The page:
Countries at the Crossroads
Accountability and Public Voice(0 = WORST, 7 = BEST)
Civil Liberties(0 = WORST, 7 = BEST)
Rule of Law(0 = WORST, 7 = BEST)
Anti-Corruption and Transparency(0 = WORST, 7 = BEST)
In 1979, Ayatollah Ruhollah Khomeini led an Islamic revolution that promised freedom and justice to its millions of supporters. Freedom meant deliverance from autocracy, and the masses who followed the revolutionary clerics believed the solution lay in Islamic government, a new form of rule they eagerly anticipated but only vaguely understood. Millions hoped that Iran's long legacy of corruption and arbitrary application of law would be relegated to the past. They saw the revered clerics of Iran's dominant Shiite sect as the interpreters and implementers of the rule of law, applying Islamic law in place of the flawed laws of men.
Freedom and justice have turned out to be elusive. The new constitution of 1979 in effect guaranteed that its principal authors, a select group of high-ranking clergy, would be able to perpetuate a grip on power that could be broken only with their consent. They have proved intolerant of those who seek to broaden political participation, attempting to cap dissent with tough restrictions on freedom of expression. They have not hesitated to use their monopoly on juridical authority to keep critics and rivals under control. Political dissidents and journalists have no protection from arbitrary arrest or interrogations under torture. Corruption and bribery are pervasive, bred by the exclusive access to power open to supporters of the ruling clerics.
Democracy has an uncertain status in the Islamic Republic of Iran. As the regime is a theocracy, its legitimacy derives from God, or at least the interpretations of God's will by senior clerics of the official Shiite Islam state religion. But Khomeini encouraged mass participation, and so the Islamic Republic depends on the popular will as an additional source of legitimacy. The uneasy coexistence of a democratic tendency within a theocratic framework has resulted in an amalgam of elected and non-elected institutions, both dominated by senior clerics.
The underlying justification for clerical domination is Ayatollah Khomeini's innovative theory of velayat-e faqih, meaning rule by a supreme religious jurist, which holds that highly qualified experts on Islamic law are the most suitable rulers. It is the principle that empowers the current head of state, Ayatollah Ali Khamenei, in his position as supreme leader. The loyalty that candidates for elective office must express to the principle of velayat-e faqih helps keep political development within the confines of clerical domination.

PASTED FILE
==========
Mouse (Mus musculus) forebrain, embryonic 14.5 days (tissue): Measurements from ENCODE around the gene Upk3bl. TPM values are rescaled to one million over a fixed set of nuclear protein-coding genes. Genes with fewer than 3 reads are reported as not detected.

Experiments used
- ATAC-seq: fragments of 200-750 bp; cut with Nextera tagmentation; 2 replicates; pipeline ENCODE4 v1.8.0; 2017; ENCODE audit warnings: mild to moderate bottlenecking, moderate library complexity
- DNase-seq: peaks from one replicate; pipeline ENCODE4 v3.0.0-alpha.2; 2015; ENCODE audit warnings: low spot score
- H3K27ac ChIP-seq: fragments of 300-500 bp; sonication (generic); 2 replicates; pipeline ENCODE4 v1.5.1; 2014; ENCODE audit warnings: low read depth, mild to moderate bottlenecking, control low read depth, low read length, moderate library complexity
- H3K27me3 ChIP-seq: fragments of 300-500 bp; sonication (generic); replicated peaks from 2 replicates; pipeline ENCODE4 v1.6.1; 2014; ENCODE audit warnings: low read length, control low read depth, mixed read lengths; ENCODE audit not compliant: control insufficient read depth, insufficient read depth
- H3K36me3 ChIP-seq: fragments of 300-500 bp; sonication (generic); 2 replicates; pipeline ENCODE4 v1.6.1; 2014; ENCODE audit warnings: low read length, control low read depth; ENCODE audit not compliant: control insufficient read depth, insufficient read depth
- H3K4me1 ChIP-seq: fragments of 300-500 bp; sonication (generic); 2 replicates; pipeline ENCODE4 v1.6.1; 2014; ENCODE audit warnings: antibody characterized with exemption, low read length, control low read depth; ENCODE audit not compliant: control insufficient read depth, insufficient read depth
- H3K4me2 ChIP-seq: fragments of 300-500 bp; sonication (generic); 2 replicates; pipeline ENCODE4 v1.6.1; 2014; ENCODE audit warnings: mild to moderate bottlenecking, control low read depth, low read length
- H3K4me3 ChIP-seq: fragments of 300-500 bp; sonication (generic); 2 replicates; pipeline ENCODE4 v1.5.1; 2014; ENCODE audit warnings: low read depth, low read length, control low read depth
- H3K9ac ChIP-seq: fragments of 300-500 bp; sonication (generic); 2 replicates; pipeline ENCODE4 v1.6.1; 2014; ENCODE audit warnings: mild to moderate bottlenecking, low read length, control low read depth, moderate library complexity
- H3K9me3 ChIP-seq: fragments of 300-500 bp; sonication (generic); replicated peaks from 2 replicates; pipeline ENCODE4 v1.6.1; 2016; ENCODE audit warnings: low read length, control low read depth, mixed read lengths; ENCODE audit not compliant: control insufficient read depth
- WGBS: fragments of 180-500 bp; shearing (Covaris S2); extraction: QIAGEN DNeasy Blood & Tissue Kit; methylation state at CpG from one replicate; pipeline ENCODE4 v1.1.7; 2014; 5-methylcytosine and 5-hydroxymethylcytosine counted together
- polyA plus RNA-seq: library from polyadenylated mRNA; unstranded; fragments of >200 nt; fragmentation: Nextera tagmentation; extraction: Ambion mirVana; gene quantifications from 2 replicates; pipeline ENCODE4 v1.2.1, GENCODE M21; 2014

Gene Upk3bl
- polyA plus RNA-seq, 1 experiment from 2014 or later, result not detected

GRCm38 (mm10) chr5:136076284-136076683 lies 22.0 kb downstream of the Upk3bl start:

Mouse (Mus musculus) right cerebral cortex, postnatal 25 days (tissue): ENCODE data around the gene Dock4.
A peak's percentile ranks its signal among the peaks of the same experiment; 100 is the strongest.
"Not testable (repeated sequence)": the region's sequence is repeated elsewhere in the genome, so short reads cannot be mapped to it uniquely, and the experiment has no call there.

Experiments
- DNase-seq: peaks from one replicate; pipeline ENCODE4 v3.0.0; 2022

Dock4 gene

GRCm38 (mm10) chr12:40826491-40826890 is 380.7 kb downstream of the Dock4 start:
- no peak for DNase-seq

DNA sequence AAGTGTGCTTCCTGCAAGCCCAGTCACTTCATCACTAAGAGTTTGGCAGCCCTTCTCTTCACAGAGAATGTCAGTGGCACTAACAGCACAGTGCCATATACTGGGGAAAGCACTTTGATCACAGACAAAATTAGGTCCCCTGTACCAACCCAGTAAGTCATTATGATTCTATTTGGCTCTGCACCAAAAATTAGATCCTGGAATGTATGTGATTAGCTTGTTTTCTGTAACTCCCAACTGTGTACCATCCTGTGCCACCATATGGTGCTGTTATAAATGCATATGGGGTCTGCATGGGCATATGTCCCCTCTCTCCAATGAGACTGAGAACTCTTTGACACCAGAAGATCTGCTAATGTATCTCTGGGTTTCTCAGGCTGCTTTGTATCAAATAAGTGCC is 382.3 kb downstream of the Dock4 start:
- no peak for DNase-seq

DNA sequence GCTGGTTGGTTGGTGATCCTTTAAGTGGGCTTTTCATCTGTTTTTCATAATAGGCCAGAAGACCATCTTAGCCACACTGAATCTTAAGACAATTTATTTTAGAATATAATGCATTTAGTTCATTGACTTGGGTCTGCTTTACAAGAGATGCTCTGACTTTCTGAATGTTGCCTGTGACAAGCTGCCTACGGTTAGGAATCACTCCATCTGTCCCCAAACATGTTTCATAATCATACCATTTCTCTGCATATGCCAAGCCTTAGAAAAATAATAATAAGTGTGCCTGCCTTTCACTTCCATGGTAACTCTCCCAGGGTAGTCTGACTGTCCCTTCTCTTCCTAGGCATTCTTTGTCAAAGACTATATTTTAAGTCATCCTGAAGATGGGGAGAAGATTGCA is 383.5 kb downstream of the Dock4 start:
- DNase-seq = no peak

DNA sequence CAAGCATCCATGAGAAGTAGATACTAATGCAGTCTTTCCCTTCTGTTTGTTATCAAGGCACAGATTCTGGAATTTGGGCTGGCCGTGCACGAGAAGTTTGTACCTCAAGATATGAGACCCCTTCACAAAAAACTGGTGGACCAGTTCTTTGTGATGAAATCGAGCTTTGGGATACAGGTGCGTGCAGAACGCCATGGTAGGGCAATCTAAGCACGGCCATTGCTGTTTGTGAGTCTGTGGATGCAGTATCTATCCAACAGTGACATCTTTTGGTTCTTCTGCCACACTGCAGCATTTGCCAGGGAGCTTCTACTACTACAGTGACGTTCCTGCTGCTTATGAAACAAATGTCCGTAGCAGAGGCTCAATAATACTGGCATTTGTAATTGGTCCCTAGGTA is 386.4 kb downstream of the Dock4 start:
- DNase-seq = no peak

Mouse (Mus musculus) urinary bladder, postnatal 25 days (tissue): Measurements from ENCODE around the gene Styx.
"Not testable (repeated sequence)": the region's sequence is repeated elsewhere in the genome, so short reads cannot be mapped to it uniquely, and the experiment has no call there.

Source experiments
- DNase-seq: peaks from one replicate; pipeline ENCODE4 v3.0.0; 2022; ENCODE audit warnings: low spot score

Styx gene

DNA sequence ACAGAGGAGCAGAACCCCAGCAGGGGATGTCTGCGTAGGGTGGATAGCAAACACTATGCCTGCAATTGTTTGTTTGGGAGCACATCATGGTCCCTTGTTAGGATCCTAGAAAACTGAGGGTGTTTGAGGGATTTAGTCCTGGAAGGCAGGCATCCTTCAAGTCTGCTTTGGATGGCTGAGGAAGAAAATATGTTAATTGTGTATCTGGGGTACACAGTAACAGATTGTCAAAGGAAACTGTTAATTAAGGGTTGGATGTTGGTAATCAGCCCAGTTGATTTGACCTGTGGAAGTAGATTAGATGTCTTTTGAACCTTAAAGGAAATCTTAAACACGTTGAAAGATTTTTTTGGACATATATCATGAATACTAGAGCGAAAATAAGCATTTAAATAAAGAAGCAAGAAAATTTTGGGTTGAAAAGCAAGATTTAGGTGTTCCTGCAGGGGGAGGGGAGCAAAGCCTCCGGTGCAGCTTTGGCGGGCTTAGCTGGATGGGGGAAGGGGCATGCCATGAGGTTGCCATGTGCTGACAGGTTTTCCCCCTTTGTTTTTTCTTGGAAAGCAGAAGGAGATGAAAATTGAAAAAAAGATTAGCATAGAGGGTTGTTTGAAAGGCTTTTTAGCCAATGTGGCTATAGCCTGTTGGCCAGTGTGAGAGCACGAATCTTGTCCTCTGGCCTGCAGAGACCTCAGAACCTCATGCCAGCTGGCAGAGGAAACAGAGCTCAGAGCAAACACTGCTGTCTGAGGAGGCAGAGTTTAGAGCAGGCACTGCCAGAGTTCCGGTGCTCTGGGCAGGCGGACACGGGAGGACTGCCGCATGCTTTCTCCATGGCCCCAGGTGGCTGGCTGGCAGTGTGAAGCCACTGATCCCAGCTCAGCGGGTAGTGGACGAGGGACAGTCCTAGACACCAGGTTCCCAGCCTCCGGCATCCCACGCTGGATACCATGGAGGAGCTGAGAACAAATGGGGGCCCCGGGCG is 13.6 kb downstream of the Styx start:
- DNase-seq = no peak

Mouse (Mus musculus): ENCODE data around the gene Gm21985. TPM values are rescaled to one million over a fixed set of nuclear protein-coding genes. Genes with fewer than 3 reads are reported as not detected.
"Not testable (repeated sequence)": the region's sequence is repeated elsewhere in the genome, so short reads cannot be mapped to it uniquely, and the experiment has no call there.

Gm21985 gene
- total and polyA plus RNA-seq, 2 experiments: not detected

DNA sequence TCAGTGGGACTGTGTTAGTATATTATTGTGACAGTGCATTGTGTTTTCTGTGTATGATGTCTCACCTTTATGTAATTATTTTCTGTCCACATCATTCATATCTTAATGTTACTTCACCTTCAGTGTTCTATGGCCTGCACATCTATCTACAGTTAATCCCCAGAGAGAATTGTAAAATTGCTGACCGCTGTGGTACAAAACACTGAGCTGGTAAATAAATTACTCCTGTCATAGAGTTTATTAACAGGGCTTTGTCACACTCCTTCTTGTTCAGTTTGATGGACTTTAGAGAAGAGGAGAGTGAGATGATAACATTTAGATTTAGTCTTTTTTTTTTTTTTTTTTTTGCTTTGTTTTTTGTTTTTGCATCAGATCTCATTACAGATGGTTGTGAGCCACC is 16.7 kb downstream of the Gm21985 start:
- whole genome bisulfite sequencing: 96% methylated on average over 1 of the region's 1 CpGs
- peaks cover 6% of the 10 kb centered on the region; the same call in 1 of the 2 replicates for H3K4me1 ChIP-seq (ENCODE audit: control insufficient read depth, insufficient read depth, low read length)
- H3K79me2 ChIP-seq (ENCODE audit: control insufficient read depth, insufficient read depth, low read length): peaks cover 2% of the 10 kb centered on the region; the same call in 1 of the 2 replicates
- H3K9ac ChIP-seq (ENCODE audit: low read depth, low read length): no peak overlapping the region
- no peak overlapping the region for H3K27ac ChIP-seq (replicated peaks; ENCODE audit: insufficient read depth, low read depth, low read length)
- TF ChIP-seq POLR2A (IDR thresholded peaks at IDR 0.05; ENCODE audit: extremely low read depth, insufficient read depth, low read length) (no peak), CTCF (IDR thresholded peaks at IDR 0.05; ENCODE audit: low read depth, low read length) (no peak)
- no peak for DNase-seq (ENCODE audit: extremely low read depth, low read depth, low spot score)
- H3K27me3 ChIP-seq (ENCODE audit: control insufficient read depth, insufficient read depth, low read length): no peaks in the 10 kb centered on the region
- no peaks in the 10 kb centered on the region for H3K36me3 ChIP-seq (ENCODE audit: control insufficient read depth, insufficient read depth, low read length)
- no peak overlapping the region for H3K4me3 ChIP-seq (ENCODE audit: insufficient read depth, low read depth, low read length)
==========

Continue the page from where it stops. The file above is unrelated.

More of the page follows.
The 12-member Guardians Council, half of whom are appointed directly by Supreme Leader Khamenei and the other half by the judiciary chief (appointed by Khamenei) with the approval of the Majlis (Iran's parliament) has been the most blatant instrument for maintaining the ruling clerics' grip on power. Charged with determining that all laws comport with Islamic law and Iran's constitution, it was able to block most legislation passed by the 2000 - 2004 reformist-dominated Majlis, including legislation proposed by President Khatami.
The reform movement of political activists led by President Mohammad Khatami, elected by landslides in 1997 and 2001, aimed to establish a rule of law that would replace the arbitrary application of Islamic law and restore people's faith in the possibilities of Islamic government. But the movement has faltered, unable to resist the backlash of the conservative holders of the reins of power. Most of the reform legislation introduced by Khatami and his allies in the Majlis was vetoed by the conservative jurists and lawyers of the Guardians Council as incompatible with Islamic law. Since the election of conservative candidates to a majority of seats in the Majlis in 2004, fears have risen that the regime will become even more exclusive and repressive. It is widely anticipated that a conservative president will be elected to replace Khatami in June 2005.
The separation of the executive, legislative, and judicial branches of the government is stipulated in the constitution, but the supreme leader, chosen by the body of senior clerics known as the Assembly of Experts, ranks above all three and is responsible to none of them. In theory, he resolves disputes among the three powers and thereby guarantees their separation. He has no constitutional accountability, however, and that carries the danger of potential despotism. The constitution states that the Assembly of Experts could dismiss him for incompetence, but that is unlikely given that candidates for election to the Assembly must be approved by the Guardians Council, whose members are chosen directly and indirectly by the leader.
The supreme leader's office - itself a large bureaucracy with its own intelligence and foreign affairs functions - the Guardians Council, and the Expediency Council regularly set the agenda for the executive and parliamentary branches. These non-elective bodies, which in recent years have increasingly usurped powers from the three government branches, constitute a serious impediment to accountable government.
Popular participation in the regularly scheduled elections of the president, parliament, and local councils presents a semblance of democracy, albeit one often at odds with the nondemocratic authority of the supreme leader and the judicial and non-elected organs that support him. Elections enable the clerical regime to claim legitimacy based on the will of the people, despite the reality of the limitations of their choices. Suffrage is universal and equal. Balloting is secret, and is monitored by electoral authorities from the interior ministry. Reports of voter fraud are remarkably few for a country of 67 million people.